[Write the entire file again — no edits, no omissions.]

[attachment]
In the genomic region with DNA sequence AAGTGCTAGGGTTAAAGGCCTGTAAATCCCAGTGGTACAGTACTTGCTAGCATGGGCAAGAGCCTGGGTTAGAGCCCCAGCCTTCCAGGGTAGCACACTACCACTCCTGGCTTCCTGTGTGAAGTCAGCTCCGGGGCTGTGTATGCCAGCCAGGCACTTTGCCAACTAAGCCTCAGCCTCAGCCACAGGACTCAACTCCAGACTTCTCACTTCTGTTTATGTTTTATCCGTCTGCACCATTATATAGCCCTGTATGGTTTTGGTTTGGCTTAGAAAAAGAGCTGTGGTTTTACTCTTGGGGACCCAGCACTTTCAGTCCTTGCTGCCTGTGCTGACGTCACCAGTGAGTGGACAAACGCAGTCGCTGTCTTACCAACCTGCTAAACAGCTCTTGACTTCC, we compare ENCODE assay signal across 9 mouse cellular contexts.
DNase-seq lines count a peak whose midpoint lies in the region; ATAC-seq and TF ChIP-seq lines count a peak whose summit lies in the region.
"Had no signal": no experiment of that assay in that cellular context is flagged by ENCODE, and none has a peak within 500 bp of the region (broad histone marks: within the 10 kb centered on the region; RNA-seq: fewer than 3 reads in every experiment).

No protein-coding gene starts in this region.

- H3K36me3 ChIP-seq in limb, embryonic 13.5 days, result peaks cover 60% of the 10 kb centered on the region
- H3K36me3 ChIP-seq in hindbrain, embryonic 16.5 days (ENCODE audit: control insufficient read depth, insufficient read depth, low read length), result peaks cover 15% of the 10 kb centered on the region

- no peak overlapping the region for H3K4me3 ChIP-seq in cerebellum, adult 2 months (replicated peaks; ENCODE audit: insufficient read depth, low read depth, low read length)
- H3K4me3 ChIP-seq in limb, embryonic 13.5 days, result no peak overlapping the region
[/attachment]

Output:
In the genomic region with DNA sequence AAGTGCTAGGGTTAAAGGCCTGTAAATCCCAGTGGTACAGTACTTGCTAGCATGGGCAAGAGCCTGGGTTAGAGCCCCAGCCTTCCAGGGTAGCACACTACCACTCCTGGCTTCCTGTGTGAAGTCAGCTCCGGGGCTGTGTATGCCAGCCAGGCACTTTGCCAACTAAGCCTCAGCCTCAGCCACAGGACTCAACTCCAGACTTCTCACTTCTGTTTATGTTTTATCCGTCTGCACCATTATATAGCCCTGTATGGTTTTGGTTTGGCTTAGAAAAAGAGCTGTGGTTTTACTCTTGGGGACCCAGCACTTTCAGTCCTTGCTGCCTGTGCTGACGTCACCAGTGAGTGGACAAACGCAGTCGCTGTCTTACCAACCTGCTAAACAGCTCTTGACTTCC, we compare ENCODE assay signal across 9 mouse cellular contexts.
DNase-seq lines count a peak whose midpoint lies in the region; ATAC-seq and TF ChIP-seq lines count a peak whose summit lies in the region.
"Had no signal": no experiment of that assay in that cellular context is flagged by ENCODE, and none has a peak within 500 bp of the region (broad histone marks: within the 10 kb centered on the region; RNA-seq: fewer than 3 reads in every experiment).

No protein-coding gene starts in this region.

- H3K36me3 ChIP-seq in limb, embryonic 13.5 days, result peaks cover 60% of the 10 kb centered on the region
- H3K36me3 ChIP-seq in hindbrain, embryonic 16.5 days (ENCODE audit: control insufficient read depth, insufficient read depth, low read length), result peaks cover 15% of the 10 kb centered on the region

- no peak overlapping the region for H3K4me3 ChIP-seq in cerebellum, adult 2 months (replicated peaks; ENCODE audit: insufficient read depth, low read depth, low read length)
- H3K4me3 ChIP-seq in limb, embryonic 13.5 days, result no peak overlapping the region